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Of a suspected heart attack at age 54, Charlie Lea, the only French-born pitcher to throw a no-hitter in the major leagues. A transplant from Orleans, Lea settled stateside in Memphis, where he pitched for Memphis State before joining the Expos in 1980. It was there, in his second season, that he held the Giants hitless for nine innings on a Montreal team that would lose to the eventual world champion Dodgers in the NLCS. Lea (above) pitched four more seasons in Montreal—including in '84 when he started and won the All-Star Game—then retired after a lone season in Minnesota. Afterward, Lea spent 11 seasons as a radio broadcaster for the Memphis Redbirds, the Cardinals' Triple A affiliate and the team that replaced the Expos' Double A Memphis Chicks.
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At age 93, Irving Franklin, cofounder of Franklin Sports. Following a brief stint in the scrap leather business, Franklin started his sporting goods company in 1946 with his brother Sydney, opening their first factory in Puerto Rico, where they produced baseball mitts. Irving later made his most lasting mark as a batting-glove innovator: Although scattered players had used golf gloves at the plate to protect their hands, Franklin, working with the Phillies' Mike Schmidt in '83, became the first to manufacture and market gloves specifically for hitting. Today his company provides batting gloves for more than 150 MLB players.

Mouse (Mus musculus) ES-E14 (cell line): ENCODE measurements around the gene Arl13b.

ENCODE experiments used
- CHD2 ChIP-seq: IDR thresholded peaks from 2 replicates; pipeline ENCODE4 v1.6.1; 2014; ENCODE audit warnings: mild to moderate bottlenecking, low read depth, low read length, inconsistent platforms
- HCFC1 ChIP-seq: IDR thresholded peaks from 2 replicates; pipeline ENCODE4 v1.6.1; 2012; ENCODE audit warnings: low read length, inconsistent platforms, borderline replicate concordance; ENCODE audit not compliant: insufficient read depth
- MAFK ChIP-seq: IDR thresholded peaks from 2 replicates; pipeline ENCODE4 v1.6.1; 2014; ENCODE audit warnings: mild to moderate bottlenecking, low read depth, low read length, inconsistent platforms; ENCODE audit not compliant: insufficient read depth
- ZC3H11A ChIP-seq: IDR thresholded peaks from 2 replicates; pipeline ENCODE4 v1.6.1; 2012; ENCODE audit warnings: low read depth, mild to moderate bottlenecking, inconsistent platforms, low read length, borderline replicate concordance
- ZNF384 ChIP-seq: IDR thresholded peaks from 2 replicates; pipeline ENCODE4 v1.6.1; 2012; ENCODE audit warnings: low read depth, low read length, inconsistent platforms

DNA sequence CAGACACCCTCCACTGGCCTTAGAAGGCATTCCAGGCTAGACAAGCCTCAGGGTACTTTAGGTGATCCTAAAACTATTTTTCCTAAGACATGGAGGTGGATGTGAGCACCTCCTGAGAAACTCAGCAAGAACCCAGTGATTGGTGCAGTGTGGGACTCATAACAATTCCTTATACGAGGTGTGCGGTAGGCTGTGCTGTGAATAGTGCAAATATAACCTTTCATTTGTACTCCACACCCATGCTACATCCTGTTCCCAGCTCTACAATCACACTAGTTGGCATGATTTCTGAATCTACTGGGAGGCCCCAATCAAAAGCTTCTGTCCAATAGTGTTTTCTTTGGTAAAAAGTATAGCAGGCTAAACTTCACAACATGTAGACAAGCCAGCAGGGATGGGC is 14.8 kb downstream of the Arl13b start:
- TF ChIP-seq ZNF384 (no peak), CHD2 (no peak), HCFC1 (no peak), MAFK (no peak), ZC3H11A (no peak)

Passes completed by Broncos QB Tim Tebow in a win over K.C. on Sunday. Since 1980 only three other players have had as few completions as their team's sole QB in a win.
Combined margin of defeat in Boise State senior QB Kellen Moore's three collegiate losses, over 49 games.
Field goals missed by Boise State kickers in those three losses.
Height, in centimeters, of the frame of the custom-made Trek bicycle stolen from former NBA center Shawn Bradley, whose own height, 7'6", was emblazoned on the frame. (An average frame size is 54 centimeters.) The bike was recovered last Thursday.
Average 2011 attendance at MLS games, topping the NHL's and NBA's averages for the first time.
Digital signatures rounded up in protest of the selection of Nickelback to perform at halftime of the Lions' Thanksgiving Day home game. Despite the protest, the NFL says the band will still play.
By former NBA executive Dave Checketts, that a lockout-ending agreement had been reached last Thursday. That proved untrue on Monday when players declined owners' latest offer. With its fits and false starts, a 2011--12 season, like so many other things in sports, is starting to look like pie in the sky. Step right up and guess which of these happens first.
TIGER BACK ON TOP
2011--12 NBA SEASON
NFL PLAYERS POLL
Who would you want on the receiving end of a Hail Mary pass?
Larry Fitzgerald, Cardinals WR 29%
Andre Johnson, Texans WR 19%
Calvin Johnson, Lions WR 16%
DeSean Jackson, Eagles WR 6%
Randy Moss, free-agent WR 4%
Jackson, the only player in the top nine under six feet tall, likely earned his spot on speed: He was voted the second-fastest NFL player in a previous SI poll.... Defensive backs, whose opinion should count for something here, overwhelmingly favored Fitzgerald, giving him 40% of their vote.... Jags WR Jarett Dillard, the active WR with the highest draft combine vertical jump (42½") since the NFL started keeping records in 2006, did not receive any votes.... Calvin Johnson dominated a similar poll of SI readers on Facebook, taking 66% of the vote—nearly six times the haul of any other player.
Based on 324 NFL players who responded to SI's survey